Task leaders provide the raw data for risk analysis. They are chosen for a project because they have knowledge and experience that they can use when doing the necessary task work to complete a project. Their knowledge and experience also gives them a good foundation for speaking with other experienced people about task duration. All of these task leaders do not necessarily have the same experiences, but they each have done very similar things. Carpenters have built frames for other houses, engineers have calculated the air flow through other ducts, programmers have written lines of code for other similar information systems projects, technical writers have written published papers describing similar products, and so on.
After he or she has helped identify the project tasks and has taken owner ship of "my" task(s), the project manager will ask each task leader to report on how long his or her task will take most of the time. Most of the time, represented in this discussion by M, will be the time duration assigned to the task. (It is represented by a bar on the working Gantt chart.) It is absolutely necessary that each task leader supply this most-of-the-time information if a usable Gantt chart is to be created. It is equally important that this information not be padded. It must be an honest estimate of how long the task leader expects the task to take "most of the time."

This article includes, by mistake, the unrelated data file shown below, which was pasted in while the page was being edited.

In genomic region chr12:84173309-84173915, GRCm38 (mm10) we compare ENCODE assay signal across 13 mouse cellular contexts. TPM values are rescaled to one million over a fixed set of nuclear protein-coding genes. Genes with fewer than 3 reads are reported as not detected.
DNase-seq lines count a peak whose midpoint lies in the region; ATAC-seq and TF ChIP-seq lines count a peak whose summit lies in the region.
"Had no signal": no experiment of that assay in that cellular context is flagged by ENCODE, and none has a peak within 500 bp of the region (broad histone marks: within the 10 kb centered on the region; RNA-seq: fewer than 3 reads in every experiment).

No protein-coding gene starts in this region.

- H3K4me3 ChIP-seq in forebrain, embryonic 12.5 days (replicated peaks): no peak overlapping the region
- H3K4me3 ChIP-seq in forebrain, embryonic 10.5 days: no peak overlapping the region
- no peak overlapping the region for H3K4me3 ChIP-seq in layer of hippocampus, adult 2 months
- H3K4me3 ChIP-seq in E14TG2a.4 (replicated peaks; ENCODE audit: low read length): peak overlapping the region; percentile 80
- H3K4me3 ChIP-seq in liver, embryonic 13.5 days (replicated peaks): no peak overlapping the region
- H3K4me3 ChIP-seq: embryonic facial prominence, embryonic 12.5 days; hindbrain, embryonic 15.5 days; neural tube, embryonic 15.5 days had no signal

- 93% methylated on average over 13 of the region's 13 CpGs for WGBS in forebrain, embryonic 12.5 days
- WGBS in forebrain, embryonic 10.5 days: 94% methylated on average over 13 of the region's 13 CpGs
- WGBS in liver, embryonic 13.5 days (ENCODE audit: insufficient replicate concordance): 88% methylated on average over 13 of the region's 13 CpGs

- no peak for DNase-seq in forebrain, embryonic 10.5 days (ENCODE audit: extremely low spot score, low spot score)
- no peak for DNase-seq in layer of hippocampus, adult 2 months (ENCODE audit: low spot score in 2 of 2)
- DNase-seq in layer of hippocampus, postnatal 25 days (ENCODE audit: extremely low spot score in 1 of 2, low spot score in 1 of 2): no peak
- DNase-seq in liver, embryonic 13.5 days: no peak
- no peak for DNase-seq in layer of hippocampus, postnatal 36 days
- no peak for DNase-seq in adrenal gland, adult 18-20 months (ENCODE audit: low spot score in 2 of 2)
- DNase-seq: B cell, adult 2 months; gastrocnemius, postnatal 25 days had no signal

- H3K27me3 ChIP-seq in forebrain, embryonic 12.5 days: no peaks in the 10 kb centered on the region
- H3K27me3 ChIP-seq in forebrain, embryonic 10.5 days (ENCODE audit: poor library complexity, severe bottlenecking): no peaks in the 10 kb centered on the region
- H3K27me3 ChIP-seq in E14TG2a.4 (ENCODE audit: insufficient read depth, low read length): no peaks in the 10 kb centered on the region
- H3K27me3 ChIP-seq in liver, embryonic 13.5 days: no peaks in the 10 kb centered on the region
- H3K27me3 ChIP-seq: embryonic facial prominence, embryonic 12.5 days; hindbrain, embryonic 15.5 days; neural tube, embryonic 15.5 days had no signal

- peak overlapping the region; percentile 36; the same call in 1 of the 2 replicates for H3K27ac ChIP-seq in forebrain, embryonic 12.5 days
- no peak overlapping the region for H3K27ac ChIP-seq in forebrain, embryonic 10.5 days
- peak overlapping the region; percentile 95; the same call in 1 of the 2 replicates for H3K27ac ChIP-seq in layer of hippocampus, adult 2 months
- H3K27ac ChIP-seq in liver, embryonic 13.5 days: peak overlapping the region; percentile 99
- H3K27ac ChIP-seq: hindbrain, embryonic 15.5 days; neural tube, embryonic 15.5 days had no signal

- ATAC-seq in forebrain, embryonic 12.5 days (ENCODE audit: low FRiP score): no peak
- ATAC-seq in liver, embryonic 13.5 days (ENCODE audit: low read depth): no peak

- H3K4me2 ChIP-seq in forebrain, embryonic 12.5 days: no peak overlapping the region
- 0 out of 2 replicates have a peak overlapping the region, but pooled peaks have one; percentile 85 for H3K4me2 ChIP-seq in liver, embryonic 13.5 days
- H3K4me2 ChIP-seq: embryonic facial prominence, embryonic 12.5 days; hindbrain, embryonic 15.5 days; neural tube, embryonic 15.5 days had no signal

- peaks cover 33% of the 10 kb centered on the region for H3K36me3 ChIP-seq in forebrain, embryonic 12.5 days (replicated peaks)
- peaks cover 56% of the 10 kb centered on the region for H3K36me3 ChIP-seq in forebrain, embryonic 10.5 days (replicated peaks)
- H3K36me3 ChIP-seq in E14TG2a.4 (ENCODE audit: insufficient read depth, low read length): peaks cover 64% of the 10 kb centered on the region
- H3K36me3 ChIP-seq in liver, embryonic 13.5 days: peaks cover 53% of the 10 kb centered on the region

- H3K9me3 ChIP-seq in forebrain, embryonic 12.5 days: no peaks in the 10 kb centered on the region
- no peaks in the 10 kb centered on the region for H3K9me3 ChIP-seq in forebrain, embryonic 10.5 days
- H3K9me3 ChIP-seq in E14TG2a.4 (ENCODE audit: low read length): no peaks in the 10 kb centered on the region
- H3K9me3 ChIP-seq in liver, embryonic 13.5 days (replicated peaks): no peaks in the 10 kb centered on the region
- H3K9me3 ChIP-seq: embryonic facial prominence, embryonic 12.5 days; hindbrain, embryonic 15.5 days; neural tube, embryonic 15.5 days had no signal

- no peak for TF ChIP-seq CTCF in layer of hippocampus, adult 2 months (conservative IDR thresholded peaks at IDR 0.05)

The project manager must point out to the team members that there is a difference between "most of the time" and "all of the time". It is acknowledged that each task is likely to run over some of the time if the task is repeated over and over. It also is acknowledged by the project manager and the team members that a particular task may overrun its estimated time on "our" project. With dozens to hundreds of tasks, some will overrun their estimated time. The team members do not know in advance which of these tasks will overrun, but they do expect that some will. In addition, they do not wish to be in an embarrassing or threatening situation if one of the tasks that overruns is "mine." Risk Analysis protects team members who execute their task with due diligence from censure if their task overruns.